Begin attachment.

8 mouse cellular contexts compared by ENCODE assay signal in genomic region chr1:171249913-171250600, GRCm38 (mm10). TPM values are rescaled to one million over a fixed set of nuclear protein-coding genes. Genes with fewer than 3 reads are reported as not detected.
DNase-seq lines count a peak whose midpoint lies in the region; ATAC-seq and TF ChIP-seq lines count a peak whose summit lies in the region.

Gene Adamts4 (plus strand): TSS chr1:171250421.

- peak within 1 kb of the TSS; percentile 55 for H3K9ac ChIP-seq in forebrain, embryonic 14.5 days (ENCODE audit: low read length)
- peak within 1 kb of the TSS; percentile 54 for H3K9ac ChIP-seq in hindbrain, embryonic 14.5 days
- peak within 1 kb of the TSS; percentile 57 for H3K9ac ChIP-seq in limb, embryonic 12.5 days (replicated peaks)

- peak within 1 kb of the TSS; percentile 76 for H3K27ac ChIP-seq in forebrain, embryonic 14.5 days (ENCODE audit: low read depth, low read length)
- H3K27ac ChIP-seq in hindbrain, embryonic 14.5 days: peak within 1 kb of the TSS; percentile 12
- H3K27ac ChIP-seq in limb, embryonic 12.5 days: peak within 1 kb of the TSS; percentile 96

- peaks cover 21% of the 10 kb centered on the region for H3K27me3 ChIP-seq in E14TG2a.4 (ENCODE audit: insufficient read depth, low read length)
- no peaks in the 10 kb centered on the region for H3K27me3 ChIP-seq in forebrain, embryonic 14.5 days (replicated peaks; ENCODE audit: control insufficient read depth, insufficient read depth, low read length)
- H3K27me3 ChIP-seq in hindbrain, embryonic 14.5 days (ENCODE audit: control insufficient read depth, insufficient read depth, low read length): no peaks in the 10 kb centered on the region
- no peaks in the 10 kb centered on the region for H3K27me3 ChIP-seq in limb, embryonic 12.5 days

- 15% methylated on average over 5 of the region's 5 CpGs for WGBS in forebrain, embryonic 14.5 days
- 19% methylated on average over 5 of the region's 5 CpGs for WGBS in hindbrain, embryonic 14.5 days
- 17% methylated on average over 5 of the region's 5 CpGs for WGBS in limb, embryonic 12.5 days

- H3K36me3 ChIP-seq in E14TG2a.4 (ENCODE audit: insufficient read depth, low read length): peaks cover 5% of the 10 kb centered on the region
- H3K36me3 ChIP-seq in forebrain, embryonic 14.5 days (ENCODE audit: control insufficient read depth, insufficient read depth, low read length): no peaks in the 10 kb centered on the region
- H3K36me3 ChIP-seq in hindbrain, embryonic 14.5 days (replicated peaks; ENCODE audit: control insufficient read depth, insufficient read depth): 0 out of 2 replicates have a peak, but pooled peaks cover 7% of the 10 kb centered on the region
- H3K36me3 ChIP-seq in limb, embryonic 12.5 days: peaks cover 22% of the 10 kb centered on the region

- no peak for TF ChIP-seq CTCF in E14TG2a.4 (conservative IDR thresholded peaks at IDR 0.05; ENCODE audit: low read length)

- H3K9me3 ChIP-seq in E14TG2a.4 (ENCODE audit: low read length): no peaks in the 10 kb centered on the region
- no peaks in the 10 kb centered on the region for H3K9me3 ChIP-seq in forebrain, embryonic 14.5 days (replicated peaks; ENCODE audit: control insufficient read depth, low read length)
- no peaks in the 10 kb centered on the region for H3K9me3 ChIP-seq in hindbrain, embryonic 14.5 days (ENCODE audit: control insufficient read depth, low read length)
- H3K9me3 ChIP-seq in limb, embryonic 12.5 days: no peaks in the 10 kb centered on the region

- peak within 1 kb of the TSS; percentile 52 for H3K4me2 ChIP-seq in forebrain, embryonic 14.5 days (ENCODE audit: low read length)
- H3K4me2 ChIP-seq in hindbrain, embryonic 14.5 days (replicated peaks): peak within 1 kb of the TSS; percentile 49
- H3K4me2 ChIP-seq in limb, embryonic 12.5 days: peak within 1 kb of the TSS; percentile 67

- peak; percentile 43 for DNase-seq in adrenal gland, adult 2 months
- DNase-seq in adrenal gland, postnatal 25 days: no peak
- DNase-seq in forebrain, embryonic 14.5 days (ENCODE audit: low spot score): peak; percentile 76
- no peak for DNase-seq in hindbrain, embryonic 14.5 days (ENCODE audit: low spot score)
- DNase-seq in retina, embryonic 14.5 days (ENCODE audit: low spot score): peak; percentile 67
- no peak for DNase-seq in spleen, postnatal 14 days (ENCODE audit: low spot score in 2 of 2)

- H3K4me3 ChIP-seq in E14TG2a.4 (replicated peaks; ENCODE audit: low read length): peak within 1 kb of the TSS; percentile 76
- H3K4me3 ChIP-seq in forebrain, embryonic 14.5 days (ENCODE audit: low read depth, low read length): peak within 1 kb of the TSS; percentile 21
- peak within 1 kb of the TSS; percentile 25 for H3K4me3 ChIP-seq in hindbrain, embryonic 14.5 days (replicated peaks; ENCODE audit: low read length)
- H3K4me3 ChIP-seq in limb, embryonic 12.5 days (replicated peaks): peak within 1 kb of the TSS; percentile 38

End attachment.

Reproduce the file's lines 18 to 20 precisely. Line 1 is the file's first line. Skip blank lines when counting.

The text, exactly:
- H3K36me3 ChIP-seq in forebrain, embryonic 14.5 days (ENCODE audit: control insufficient read depth, insufficient read depth, low read length): no peaks in the 10 kb centered on the region
- H3K36me3 ChIP-seq in hindbrain, embryonic 14.5 days (replicated peaks; ENCODE audit: control insufficient read depth, insufficient read depth): 0 out of 2 replicates have a peak, but pooled peaks cover 7% of the 10 kb centered on the region
- H3K36me3 ChIP-seq in limb, embryonic 12.5 days: peaks cover 22% of the 10 kb centered on the region